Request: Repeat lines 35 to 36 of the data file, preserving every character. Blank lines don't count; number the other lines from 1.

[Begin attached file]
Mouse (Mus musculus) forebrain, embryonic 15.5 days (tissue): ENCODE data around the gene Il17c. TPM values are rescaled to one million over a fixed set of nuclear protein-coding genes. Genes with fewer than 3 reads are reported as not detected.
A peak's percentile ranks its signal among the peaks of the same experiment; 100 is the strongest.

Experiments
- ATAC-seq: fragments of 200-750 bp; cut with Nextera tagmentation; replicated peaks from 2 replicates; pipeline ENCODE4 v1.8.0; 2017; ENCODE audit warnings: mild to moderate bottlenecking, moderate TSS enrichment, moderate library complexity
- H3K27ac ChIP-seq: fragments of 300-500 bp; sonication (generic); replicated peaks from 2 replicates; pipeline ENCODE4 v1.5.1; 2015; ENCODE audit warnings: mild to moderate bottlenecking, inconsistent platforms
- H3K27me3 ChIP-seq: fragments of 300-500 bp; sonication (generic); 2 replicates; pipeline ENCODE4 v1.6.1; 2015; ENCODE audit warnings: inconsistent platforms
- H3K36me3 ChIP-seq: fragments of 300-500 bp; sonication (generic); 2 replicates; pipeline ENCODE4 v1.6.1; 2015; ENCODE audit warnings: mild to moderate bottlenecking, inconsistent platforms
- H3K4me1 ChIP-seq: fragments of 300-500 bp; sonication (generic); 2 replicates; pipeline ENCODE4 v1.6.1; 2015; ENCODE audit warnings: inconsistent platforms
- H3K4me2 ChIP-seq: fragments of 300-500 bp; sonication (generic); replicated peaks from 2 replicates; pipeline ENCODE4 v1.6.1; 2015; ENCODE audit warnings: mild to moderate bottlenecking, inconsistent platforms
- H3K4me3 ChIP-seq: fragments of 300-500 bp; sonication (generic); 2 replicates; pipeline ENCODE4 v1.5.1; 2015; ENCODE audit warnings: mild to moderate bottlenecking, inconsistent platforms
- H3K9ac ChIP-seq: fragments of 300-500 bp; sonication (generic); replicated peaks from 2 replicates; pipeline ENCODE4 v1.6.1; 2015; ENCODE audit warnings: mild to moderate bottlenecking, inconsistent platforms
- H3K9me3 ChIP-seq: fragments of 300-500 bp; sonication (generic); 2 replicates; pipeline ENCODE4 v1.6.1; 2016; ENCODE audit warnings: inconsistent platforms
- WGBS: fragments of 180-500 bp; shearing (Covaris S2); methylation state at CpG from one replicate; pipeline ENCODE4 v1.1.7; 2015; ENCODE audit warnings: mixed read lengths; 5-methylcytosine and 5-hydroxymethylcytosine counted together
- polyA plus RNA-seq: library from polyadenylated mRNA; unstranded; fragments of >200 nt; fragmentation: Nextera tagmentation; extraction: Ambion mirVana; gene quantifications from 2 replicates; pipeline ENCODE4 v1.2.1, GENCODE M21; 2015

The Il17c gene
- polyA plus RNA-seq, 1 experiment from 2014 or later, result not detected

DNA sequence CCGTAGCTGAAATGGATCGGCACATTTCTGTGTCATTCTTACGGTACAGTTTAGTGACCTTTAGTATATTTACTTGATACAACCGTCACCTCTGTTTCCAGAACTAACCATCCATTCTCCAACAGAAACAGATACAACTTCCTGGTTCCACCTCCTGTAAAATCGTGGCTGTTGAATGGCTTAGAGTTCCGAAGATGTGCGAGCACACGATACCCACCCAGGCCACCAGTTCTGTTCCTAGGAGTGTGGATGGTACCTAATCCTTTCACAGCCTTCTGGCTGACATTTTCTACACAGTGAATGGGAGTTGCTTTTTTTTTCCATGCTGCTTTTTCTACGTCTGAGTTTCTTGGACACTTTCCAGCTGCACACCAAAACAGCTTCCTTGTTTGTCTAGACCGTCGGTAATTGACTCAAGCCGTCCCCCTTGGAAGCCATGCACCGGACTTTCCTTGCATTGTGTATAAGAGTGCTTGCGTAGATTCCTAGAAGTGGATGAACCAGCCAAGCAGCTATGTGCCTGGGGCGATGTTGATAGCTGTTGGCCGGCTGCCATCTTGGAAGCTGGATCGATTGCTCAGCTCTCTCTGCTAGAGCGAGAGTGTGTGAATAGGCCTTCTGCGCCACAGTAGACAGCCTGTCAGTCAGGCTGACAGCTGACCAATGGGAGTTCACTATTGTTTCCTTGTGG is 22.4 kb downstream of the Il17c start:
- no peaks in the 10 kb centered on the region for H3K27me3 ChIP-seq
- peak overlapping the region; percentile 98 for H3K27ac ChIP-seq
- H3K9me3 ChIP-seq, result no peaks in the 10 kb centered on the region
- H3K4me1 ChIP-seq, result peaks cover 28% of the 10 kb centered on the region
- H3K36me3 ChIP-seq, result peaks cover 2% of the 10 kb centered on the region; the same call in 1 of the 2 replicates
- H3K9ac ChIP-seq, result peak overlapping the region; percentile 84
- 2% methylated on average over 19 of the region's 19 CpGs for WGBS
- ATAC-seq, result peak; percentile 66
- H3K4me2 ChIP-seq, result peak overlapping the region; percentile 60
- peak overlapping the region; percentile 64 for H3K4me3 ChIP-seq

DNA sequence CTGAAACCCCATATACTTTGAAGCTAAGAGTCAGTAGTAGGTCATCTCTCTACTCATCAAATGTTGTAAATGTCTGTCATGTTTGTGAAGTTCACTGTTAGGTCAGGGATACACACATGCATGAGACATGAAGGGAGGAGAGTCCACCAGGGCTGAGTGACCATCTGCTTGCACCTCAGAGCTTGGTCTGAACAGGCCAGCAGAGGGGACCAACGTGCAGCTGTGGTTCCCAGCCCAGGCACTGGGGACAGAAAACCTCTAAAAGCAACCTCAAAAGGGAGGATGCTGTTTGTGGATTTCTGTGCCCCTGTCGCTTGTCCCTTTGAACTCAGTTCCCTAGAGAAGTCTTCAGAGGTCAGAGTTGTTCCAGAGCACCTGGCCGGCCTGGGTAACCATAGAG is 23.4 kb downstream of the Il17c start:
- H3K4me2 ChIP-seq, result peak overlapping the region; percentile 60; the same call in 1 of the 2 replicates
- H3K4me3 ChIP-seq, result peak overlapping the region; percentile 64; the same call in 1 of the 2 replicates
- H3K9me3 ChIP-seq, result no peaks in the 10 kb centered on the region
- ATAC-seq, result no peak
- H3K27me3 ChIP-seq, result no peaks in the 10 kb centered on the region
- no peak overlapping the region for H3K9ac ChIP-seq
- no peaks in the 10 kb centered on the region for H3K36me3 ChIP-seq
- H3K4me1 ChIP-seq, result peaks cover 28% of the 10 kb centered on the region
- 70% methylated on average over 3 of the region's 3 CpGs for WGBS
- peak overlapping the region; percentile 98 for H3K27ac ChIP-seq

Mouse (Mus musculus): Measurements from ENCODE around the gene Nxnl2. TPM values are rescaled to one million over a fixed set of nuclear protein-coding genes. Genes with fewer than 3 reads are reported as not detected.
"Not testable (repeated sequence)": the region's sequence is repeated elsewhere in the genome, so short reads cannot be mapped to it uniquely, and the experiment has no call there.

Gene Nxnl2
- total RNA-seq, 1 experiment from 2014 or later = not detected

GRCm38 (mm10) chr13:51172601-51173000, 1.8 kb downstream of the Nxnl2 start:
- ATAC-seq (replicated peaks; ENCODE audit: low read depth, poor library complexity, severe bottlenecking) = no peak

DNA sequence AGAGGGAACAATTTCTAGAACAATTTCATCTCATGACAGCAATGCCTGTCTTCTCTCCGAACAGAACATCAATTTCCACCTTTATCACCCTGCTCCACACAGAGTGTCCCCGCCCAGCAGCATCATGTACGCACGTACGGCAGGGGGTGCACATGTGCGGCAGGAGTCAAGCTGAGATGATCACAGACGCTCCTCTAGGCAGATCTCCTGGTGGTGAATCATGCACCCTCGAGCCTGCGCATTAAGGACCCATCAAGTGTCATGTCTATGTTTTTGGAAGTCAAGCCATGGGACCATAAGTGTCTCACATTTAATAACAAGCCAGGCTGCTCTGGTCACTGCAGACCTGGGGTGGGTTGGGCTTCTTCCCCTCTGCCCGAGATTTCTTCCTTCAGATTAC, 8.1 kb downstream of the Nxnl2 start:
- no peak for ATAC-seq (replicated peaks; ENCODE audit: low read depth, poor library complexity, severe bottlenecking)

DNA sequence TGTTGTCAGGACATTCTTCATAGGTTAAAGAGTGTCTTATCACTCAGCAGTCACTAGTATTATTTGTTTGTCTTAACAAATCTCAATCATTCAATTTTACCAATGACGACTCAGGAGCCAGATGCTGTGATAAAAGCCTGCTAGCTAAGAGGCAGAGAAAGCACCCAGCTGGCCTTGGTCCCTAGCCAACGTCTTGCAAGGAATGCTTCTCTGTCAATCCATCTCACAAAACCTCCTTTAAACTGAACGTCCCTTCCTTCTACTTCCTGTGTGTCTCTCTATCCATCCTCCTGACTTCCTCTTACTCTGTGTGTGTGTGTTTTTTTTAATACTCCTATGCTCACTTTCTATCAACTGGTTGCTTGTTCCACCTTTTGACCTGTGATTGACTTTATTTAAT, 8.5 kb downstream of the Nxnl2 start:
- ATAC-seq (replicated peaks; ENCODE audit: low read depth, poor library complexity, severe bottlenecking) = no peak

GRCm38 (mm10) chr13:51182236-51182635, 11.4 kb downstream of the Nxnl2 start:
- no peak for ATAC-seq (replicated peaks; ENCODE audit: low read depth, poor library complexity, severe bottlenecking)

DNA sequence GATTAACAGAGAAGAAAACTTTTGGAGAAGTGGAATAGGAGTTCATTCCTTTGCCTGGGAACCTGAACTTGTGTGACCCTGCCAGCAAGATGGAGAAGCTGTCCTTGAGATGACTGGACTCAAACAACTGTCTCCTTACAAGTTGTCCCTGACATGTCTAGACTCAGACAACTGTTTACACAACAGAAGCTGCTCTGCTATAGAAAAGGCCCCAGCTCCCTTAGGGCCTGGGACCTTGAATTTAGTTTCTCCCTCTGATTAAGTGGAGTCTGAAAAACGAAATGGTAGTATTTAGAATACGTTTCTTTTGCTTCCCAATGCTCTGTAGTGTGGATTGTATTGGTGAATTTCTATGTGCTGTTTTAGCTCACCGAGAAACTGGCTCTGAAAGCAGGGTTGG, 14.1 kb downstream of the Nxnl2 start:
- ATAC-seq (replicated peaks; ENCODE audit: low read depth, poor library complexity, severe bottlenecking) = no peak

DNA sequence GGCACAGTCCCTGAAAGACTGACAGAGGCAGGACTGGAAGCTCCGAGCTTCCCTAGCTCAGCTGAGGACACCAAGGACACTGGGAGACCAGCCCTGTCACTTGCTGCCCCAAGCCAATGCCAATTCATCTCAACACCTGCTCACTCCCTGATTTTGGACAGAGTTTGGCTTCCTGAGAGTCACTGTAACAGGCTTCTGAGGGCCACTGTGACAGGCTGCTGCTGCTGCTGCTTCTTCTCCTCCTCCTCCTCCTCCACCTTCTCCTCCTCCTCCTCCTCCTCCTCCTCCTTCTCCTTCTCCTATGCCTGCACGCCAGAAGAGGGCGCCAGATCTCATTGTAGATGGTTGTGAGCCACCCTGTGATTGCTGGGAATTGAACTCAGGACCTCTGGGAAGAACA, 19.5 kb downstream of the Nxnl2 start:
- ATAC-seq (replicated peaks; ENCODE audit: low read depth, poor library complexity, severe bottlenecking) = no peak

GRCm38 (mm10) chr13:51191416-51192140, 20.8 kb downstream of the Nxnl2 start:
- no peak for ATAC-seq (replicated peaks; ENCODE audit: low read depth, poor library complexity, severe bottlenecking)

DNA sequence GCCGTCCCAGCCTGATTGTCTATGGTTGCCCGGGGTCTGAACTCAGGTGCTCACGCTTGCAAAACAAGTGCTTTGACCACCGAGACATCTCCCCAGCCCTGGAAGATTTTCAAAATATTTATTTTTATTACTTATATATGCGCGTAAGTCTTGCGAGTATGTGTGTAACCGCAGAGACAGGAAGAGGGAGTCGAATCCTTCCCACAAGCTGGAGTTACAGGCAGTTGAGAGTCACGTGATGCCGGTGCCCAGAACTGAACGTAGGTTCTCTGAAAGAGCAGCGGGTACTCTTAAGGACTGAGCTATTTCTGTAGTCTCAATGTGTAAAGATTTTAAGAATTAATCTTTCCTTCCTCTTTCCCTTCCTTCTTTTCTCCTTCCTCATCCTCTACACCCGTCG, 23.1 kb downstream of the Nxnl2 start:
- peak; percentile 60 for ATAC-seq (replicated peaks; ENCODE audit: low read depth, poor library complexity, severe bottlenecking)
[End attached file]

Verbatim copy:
- no peaks in the 10 kb centered on the region for H3K36me3 ChIP-seq
- H3K4me1 ChIP-seq, result peaks cover 28% of the 10 kb centered on the region